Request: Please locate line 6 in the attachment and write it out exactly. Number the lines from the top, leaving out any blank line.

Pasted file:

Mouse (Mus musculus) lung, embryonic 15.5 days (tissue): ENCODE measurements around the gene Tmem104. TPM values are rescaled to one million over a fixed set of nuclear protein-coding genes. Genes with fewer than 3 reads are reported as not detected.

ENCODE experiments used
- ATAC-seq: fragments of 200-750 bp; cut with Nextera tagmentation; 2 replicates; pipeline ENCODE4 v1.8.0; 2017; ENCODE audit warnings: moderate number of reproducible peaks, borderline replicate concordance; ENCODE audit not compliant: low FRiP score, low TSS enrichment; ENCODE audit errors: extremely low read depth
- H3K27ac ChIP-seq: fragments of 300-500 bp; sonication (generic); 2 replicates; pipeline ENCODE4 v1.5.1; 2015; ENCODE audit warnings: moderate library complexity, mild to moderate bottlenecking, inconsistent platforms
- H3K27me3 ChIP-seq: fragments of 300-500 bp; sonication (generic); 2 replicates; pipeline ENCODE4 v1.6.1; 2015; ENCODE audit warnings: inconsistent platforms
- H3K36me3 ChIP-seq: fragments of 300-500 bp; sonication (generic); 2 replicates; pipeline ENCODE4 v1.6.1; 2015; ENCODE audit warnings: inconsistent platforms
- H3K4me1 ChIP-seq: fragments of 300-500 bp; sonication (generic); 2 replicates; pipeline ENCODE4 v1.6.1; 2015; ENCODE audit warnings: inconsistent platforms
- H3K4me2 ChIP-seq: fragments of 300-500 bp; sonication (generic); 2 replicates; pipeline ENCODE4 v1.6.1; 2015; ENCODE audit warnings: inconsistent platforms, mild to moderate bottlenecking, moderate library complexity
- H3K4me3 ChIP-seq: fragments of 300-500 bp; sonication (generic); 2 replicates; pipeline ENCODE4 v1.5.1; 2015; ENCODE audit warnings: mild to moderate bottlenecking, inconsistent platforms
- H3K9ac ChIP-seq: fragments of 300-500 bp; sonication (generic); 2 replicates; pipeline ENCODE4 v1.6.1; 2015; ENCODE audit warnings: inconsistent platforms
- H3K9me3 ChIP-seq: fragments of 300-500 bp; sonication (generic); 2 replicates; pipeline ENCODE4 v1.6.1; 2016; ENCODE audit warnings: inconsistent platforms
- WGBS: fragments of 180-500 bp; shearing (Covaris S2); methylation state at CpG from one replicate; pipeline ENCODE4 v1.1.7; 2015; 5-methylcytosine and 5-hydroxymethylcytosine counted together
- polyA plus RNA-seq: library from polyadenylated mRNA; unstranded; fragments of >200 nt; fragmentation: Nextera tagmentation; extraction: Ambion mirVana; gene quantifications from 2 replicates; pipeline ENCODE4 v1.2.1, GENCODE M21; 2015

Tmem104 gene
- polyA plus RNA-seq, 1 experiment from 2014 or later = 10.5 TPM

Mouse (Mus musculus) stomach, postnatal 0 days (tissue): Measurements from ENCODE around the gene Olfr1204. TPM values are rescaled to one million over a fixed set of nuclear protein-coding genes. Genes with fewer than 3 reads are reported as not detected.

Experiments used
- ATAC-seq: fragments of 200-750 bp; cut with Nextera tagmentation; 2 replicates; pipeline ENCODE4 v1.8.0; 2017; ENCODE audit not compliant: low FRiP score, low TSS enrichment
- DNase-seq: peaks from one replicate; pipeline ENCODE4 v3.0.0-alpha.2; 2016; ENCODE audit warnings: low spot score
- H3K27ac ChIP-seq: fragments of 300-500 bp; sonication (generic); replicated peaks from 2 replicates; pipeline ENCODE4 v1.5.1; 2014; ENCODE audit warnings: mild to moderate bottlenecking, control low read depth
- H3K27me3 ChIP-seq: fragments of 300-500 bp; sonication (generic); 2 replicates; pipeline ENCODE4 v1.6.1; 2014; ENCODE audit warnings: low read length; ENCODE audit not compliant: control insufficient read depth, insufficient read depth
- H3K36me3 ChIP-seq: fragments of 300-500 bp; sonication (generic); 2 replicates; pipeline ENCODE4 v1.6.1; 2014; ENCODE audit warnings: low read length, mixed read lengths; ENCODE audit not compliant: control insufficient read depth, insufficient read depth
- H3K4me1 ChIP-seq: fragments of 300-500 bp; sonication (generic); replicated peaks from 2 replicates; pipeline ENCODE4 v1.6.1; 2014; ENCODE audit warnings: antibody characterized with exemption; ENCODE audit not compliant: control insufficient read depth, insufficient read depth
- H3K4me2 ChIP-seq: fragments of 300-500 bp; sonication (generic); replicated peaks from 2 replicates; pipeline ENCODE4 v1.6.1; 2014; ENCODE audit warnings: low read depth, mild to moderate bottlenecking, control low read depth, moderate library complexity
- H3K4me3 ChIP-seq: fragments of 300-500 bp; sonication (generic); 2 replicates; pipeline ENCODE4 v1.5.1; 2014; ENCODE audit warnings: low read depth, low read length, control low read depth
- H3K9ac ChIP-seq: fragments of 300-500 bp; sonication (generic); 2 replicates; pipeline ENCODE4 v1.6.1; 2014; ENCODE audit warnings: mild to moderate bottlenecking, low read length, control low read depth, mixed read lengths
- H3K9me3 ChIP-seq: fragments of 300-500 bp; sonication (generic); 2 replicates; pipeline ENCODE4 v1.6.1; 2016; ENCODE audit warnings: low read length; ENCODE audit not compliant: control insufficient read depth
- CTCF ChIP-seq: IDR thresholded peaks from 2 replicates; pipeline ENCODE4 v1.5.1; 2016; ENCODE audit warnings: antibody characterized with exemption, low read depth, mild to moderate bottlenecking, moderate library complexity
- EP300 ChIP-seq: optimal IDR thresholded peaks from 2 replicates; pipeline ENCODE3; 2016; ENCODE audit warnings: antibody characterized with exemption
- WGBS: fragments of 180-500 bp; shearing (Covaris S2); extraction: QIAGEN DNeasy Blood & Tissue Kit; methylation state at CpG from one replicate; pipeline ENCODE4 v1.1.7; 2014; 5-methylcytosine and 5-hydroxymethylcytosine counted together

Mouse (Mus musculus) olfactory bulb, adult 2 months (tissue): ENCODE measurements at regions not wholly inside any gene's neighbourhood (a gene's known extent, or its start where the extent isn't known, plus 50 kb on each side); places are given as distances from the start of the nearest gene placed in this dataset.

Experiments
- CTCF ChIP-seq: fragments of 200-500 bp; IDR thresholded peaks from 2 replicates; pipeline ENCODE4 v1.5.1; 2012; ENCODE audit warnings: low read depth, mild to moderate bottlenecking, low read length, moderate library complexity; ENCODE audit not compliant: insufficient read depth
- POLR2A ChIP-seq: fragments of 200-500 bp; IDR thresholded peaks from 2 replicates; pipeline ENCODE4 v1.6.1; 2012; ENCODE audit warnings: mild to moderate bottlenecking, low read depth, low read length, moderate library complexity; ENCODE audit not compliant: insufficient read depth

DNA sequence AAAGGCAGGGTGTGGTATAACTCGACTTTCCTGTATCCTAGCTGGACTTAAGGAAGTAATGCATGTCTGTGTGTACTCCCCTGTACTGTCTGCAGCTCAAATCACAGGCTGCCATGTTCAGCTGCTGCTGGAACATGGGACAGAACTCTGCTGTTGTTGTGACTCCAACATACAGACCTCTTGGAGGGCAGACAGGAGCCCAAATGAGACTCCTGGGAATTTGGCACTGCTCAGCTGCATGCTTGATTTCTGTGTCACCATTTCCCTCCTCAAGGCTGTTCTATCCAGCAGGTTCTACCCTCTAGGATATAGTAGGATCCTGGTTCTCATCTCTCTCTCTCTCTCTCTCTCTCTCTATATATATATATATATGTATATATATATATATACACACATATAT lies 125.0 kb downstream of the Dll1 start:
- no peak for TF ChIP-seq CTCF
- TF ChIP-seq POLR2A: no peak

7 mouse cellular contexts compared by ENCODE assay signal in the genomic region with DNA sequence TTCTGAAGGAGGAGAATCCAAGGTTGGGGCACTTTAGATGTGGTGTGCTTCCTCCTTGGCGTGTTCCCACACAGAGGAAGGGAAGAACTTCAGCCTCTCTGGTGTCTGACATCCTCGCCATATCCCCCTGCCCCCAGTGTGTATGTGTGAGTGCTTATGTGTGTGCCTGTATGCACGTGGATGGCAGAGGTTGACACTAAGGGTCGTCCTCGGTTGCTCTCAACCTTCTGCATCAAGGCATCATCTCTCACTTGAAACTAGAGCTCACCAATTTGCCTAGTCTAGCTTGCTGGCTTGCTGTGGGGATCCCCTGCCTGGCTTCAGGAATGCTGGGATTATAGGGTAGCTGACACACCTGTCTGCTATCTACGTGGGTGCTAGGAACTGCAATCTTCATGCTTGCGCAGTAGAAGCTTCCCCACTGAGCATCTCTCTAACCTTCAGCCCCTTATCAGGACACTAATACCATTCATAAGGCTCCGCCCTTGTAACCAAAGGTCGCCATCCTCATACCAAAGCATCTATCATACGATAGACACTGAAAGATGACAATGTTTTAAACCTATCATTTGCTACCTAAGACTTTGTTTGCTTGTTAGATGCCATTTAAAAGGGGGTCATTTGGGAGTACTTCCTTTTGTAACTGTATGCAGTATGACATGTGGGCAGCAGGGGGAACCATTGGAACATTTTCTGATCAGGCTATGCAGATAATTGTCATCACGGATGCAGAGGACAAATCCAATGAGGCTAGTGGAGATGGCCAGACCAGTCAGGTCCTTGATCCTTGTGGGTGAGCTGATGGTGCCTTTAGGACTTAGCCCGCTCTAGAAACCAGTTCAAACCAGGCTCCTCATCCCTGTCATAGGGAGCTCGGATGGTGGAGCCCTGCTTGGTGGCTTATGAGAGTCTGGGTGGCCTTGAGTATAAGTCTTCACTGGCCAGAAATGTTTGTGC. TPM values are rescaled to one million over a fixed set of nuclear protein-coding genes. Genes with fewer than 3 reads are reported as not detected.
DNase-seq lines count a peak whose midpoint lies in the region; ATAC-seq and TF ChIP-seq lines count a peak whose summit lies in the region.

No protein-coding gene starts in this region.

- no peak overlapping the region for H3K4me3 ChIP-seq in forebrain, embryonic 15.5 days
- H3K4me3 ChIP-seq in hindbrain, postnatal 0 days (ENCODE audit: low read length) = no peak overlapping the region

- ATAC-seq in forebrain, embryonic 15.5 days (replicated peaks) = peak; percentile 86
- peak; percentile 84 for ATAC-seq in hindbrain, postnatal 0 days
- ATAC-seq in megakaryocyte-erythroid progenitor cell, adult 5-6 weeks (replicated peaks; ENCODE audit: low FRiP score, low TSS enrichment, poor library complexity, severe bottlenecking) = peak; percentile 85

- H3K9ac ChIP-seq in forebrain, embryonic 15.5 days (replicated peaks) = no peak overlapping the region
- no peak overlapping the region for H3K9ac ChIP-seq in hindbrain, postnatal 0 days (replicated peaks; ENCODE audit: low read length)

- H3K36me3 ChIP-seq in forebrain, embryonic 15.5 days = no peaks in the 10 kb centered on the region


- H3K36me3 ChIP-seq: fragments of 300-500 bp; sonication (generic); 2 replicates; pipeline ENCODE4 v1.6.1; 2015; ENCODE audit warnings: inconsistent platforms